Dinner was to be baked potatoes, sauteed beet greens, and this red lentil soup.  All chosen for ease and speed of cooking.  I turned on the oven and started the water boiling before I even unpacked the bags.  While the lentils simmered, I chopped the sweets and onions.  Once the sweet potatoes were in the pot, I sauteed a shallot for the greens and washed them well (beet greens are impressively dirty).  All the while, russets were baking in the oven.  Altogether, the entire meal took less than an hour to prepare and we were satisfied before I got too hangry.

This is a warm, filling stew that is perfect for crisp autumn weather.

Red Lentil and Sweet Potato Stew

Ingredients:

2 cups red lentils

2 medium onions

1 large or 2 medium sweet potatoes

1 bay leaf

1 inch piece of fresh ginger

Spices:

I think I used about half a teaspoon each of cardamom, coriander, cumin, cinnamon, turmeric, red pepper flakes, and smoked paprika.  Use what you have.  Curry would also be good in this soup.

Salt and pepper to taste

1.  Start by bringing a large pot of water to a boil, with the bay leaf in it.  Once it’s boiling, add the lentils and simmer.

2.  While the lentils are cooking, peel and finely mince the ginger and add it to the pot.  Then peel and dice the onion and sweet potato and add them.  Put in all the spices, 1/4 teaspoon at a time.  Let it cook a little longer before adding an additional 1/4 tsp or more of all or just some of the spices according to your taste.

3.  Simmer the whole thing for about 40 minutes beginning to end, or for as long as it takes for the lentils and sweet potatoes to soften and the spices to blend.  This is even better leftover because the flavors continue to develop, so feel free to double it to eat all week.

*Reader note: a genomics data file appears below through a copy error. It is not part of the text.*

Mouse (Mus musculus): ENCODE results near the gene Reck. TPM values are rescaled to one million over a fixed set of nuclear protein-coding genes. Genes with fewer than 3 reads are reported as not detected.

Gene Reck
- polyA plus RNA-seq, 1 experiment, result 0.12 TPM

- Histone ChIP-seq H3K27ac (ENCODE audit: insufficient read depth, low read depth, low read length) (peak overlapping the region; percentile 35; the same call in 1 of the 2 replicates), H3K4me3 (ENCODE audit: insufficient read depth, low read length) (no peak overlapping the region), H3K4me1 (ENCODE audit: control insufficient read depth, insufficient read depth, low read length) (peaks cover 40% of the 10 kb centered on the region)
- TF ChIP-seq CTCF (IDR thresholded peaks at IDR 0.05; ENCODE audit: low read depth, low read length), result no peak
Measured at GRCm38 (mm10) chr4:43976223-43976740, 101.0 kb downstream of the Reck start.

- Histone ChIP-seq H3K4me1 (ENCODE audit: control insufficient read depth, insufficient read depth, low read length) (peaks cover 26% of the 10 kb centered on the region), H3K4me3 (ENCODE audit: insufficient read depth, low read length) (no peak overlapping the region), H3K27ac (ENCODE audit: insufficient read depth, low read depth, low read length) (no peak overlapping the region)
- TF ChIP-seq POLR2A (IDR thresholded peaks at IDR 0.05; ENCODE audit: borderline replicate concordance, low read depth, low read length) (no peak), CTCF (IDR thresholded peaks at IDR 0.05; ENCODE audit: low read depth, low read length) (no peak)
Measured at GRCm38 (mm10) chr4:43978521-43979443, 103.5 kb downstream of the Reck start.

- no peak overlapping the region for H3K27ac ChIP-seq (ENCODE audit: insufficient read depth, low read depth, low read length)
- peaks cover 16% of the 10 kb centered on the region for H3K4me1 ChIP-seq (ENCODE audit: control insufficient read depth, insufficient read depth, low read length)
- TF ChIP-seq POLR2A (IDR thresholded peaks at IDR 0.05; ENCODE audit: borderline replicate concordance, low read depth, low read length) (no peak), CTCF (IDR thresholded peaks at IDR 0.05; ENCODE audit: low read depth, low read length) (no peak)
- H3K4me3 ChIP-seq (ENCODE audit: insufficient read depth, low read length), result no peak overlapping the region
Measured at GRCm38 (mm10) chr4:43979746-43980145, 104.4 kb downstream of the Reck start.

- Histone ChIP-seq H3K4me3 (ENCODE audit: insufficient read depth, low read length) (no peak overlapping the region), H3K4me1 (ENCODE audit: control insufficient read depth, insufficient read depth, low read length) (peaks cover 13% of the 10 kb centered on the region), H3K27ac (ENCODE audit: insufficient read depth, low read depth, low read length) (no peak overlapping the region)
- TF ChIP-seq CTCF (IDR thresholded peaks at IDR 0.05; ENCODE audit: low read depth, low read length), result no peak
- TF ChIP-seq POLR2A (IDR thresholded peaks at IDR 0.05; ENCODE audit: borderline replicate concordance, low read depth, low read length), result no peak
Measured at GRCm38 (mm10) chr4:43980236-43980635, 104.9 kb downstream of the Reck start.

Note about the spices:  If you have the time and feel like dirtying another pan, toast the spices in a skillet over medium-high heat for a minute or so before you add them to the stew.  They taste better that way.  I was too hungry to think about it at the time, but it really does add to the flavor of the soup.

This stew is pretty hearty and would be great served with pitas and a green salad rather than baked potatoes and cooked greens.

Warm Bulgur and Chickpea Salad with Broccoli

I can’t take full credit for this concoction.  The mama I work for got me hooked on this simple dish shortly after I began taking care of her two girls almost two (!) years ago.  The kids LOVE it.  The tahini sauce is my own variation, untested on the little ladies, so if you don’t have or like tahini, just leave it out and dress the salad simply with lemon juice.  It’s good either way.

Ingredients:

1 c bulgur, cooked according to package directions (cooks the same as white rice)

1-2 c cooked chickpeas or other bean of your choice

Big bunch of broccoli, cut into bite-sized florets and steamed to your liking

Handful of cherry or grape tomatoes, halved

Dressing:

1 1/2 lemons, juiced (more to taste)

1 clove garlic

1-2 Tbsp tahini

pinch of cumin, salt and pepper to taste

Minced fresh parsley for garnish

1.  In a blender or food processor, combine all dressing ingredients and blitz until smooth.

2.  Toss everything in a big bowl until well-combined.  Sprinkle with parsley and an extra squeeze of lemon if desired.

Ta-da!  Good while everything is still warm from cooking, or leftover cold the next day.  Don’t hesitate to substitute another grain or bean or vegetable if you don’t care for one of these.  The variations are endless, and because it’s so simple you really can’t screw it up.